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In this week’s podcast, the Digital Shadows Research Team discuss attacks against banks using the SWIFT network, business email compromise (BEC) threats, the state of ransomware, as well as new activity by thedarkoverlord and APT-37.
Over the past week, an unidentified Russian bank and India’s City Union Bank confirmed that recent fraudulent SWIFT banking transfer requests had been submitted, attempting to steal $8 million. Specifics of malware deployment, and the perpetrators’ tactics, techniques and procedures (TTPs), are among the many unknown details. Previous SWIFT attacks have been attributed to “Lazarus Group”, although several financially motivated actors have likely made similar theft attempts. Targeting this transfer system remains profitable, and further theft attempts are likely.
Fortune 500 companies—ranked among the highest-revenue companies in the United States – have been subject to an ongoing BEC campaign. Targets operated in the retail, healthcare, financial and professional services sectors. Campaign operators have allegedly stolen “millions of dollars” using spearphishing, as well as advanced social engineering techniques; no malware was involved.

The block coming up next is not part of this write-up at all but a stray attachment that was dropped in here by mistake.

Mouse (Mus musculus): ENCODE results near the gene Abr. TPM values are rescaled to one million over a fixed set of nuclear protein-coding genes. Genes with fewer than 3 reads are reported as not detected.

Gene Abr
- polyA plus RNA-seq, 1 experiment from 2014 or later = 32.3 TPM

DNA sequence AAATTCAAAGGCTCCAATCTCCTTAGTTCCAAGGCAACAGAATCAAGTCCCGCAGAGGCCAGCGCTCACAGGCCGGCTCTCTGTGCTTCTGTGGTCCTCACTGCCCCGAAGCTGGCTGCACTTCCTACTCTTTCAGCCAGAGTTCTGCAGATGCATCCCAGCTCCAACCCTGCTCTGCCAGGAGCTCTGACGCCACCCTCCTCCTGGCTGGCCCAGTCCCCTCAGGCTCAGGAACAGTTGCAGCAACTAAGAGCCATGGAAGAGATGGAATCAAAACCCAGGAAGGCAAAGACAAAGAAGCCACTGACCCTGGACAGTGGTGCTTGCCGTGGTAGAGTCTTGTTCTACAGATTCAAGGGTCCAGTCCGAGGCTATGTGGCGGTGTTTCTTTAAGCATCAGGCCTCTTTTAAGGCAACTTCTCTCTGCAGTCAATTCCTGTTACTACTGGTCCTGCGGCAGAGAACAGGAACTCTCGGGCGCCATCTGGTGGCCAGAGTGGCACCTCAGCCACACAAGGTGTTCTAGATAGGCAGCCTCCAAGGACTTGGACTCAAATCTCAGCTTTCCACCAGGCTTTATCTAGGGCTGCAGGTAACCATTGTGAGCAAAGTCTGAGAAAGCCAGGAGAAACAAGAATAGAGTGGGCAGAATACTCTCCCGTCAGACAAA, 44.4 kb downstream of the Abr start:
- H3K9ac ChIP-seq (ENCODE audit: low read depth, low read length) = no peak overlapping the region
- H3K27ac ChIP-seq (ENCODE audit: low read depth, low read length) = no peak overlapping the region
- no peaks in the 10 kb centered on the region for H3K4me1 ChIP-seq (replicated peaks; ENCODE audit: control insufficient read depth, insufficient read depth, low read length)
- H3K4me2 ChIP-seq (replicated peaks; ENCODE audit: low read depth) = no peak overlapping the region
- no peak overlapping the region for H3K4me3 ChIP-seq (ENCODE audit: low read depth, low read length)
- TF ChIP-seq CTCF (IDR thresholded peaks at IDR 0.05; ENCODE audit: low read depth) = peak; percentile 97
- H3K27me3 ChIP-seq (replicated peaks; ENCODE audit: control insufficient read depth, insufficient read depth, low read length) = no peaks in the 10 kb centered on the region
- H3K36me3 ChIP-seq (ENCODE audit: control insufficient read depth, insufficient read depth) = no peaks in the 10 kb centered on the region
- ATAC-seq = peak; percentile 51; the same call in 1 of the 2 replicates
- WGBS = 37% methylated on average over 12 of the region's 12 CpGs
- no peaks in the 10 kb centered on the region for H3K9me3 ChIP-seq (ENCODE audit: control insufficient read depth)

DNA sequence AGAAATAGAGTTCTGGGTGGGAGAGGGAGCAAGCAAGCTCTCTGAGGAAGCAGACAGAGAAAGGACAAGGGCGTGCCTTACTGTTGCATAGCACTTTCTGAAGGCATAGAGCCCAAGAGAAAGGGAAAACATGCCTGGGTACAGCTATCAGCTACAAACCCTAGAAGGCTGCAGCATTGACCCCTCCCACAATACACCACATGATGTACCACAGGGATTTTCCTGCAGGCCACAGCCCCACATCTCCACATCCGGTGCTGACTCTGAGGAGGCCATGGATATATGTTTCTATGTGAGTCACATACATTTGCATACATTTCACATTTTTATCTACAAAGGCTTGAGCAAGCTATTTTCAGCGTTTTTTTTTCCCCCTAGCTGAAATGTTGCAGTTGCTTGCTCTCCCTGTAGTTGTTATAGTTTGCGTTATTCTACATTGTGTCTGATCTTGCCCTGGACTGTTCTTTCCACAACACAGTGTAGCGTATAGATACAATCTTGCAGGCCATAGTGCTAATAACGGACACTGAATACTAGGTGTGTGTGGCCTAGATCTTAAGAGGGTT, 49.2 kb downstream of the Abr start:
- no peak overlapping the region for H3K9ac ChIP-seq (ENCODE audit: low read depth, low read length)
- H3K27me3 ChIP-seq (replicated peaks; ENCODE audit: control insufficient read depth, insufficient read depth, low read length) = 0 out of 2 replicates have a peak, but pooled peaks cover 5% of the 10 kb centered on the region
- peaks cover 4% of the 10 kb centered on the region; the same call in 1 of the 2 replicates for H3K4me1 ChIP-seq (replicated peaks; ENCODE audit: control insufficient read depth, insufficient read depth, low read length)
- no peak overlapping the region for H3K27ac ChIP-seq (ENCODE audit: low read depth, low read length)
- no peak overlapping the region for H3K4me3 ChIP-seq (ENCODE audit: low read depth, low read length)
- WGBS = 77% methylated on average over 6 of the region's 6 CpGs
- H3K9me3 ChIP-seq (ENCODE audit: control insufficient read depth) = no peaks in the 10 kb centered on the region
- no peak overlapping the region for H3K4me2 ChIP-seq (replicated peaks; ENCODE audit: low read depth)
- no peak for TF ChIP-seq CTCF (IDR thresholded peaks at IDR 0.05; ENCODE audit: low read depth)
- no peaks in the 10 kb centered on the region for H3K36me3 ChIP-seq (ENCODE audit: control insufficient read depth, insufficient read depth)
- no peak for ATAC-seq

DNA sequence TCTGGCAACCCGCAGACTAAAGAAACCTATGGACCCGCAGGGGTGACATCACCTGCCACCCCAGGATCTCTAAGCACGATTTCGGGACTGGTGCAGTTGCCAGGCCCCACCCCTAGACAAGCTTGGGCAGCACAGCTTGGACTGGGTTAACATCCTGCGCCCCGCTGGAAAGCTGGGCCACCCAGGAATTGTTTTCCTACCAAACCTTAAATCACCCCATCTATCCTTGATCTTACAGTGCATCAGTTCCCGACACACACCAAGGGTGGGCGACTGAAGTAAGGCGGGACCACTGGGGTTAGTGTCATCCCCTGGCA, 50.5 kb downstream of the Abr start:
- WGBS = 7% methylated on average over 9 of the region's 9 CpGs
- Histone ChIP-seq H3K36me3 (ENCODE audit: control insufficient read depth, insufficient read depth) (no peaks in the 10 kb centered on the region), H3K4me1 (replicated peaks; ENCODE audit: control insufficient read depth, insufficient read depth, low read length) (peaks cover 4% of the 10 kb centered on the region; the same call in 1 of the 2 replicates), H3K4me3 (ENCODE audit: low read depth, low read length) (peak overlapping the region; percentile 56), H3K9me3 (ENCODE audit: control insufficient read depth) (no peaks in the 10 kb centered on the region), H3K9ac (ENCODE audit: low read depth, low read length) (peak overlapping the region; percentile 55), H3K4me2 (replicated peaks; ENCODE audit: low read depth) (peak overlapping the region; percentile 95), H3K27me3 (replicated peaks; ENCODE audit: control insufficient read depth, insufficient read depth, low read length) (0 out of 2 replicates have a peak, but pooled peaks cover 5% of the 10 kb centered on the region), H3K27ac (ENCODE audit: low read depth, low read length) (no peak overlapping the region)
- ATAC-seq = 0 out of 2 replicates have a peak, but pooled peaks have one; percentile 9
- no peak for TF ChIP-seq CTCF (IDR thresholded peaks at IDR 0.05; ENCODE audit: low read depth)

The threat actor thedarkoverlord has returned after a three-month hiatus. Recent Twitter activity suggests targeting of a US public school union, a US law firm, and un-specified Hollywood companies. Thedarkoverlord has previously conducted a number of extortion campaigns, largely against the United States healthcare sector. Digital Shadows cannot establish the veracity of these new claims, but it is likely that thedarkoverlord is attempting to gain new publicity by threatening high-profile targets.
The “Saturn” ransomware-as-a-service (RaaS) variant has been active in February. Saturn RaaS does not require a sign-up fee, instead, developers request 30% of extortion fees generated from each successful infection. In other ransomware news, the Colorado Department of Transportation (CDOT) was affected by a SamSam ransomware infection on 21 February 2018. This infection reportedly caused disruption to 2,000 computers owned by CDOT; however, CDOT stated it will not pay the ransom and is using system backups.
Cyber security company FireEye reported the continued activity and evolution of “APT-37” (aka Reaper), an allegedly North Korea-linked threat group motivated by information theft and espionage. FireEye’s research also linked APT-37 activity to that reported for other threat actors, including “Group 123” and “ScarCruft”, although exact details were unclear. APT-37 has mainly targeted the technology and healthcare sectors in South Korea, but has also implicated Japan, Vietnam and the Middle East. APT-37 will likely continue their information-gathering campaigns for the short- to mid-term future (one to six months) and more information about the group may arise during that time.
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